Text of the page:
The root in a Linux environment is the administrative user and has very broad privileges. With the power comes responsibilities, and this is why it is generally discouraged to use the root-user for performing every-day tasks on your system, or to run programs and services, as this exposes the system to more severe threats If anyone were to gain control over this user.
What we’re going to do is create a new user with standard privileges, and add this user to the super-user group. This enables the user to execute commands with root privileges by prefixing the commands with sudo.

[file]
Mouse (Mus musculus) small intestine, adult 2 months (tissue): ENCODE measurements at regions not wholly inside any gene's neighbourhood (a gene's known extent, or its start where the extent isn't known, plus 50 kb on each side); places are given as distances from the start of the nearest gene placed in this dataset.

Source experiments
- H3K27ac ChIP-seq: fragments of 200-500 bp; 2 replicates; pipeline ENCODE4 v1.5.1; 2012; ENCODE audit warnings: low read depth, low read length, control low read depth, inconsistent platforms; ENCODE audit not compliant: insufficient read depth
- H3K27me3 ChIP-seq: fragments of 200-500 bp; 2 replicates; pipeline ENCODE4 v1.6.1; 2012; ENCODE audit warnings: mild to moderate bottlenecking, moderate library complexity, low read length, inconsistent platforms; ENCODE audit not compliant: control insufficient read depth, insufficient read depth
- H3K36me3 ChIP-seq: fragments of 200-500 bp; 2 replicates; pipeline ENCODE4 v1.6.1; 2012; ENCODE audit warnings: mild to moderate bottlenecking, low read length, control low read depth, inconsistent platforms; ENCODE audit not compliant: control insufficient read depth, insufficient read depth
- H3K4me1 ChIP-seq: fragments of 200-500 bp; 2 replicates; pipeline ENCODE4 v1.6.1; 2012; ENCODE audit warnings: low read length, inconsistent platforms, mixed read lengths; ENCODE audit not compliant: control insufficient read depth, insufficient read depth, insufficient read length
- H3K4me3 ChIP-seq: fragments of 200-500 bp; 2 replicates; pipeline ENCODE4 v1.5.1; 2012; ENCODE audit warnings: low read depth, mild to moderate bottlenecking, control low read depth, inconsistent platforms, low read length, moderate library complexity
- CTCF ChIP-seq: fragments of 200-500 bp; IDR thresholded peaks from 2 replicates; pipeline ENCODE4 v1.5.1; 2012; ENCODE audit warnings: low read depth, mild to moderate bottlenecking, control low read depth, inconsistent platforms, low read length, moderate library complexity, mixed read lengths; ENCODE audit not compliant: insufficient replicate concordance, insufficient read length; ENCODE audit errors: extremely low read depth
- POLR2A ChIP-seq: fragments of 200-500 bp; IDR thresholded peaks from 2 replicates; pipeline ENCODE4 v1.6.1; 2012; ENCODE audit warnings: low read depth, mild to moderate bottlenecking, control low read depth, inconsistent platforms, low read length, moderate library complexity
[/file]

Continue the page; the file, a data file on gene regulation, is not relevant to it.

While logged onto your system as root, we’re going to add the new user. This example creates a new user called “bob”, you will need to replace this with the name you want to give the user:
Next, we will need to assign a password to our newly created user. Again, replace “bob” with the name you supplied upon creation of the user:
When you are requested to, enter a strong password for the user and repeat it again to verify it.
To add root privileges to our account, we need to add it to the “wheel” group, which by default on CentOS 7, gives the user access to the sudo command:
gpasswd –a bob wheel
Now your user should be able to execute commands with root privileges.